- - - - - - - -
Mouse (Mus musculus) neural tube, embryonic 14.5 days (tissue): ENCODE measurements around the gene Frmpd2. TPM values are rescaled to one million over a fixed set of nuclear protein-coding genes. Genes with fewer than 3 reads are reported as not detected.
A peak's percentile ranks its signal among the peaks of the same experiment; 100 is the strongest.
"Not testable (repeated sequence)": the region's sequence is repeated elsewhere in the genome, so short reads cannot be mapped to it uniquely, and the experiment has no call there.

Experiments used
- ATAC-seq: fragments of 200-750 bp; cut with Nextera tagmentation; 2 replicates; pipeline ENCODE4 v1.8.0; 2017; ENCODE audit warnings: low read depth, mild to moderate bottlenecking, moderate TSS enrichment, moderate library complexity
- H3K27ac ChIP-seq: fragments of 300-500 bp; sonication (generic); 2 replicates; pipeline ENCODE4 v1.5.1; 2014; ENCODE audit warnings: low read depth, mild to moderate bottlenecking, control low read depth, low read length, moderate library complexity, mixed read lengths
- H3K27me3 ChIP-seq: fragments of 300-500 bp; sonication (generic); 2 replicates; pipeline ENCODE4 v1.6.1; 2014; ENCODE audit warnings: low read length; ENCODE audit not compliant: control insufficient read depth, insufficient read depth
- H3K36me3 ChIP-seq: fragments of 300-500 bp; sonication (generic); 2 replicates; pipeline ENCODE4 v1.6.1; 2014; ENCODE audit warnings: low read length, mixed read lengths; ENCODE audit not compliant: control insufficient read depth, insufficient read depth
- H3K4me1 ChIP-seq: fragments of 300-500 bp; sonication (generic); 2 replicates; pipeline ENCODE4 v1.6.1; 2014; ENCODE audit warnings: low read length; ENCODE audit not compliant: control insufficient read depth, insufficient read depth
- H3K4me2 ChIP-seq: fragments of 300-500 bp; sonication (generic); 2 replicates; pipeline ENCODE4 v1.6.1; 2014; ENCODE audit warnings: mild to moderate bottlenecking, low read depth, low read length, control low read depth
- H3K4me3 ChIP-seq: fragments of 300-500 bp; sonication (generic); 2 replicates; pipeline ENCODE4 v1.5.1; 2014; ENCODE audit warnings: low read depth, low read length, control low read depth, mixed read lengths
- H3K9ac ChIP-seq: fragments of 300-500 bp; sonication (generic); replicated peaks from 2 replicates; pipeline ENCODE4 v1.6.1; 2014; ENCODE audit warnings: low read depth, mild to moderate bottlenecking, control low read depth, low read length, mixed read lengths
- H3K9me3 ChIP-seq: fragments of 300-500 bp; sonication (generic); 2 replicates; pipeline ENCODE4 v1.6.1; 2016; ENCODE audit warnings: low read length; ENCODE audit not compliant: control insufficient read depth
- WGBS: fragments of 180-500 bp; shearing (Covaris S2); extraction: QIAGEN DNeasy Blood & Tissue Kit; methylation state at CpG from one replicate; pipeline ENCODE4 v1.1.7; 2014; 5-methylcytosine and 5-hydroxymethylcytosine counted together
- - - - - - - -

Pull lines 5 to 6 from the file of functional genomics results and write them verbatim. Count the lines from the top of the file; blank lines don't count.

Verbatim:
- ATAC-seq: fragments of 200-750 bp; cut with Nextera tagmentation; 2 replicates; pipeline ENCODE4 v1.8.0; 2017; ENCODE audit warnings: low read depth, mild to moderate bottlenecking, moderate TSS enrichment, moderate library complexity
- H3K27ac ChIP-seq: fragments of 300-500 bp; sonication (generic); 2 replicates; pipeline ENCODE4 v1.5.1; 2014; ENCODE audit warnings: low read depth, mild to moderate bottlenecking, control low read depth, low read length, moderate library complexity, mixed read lengths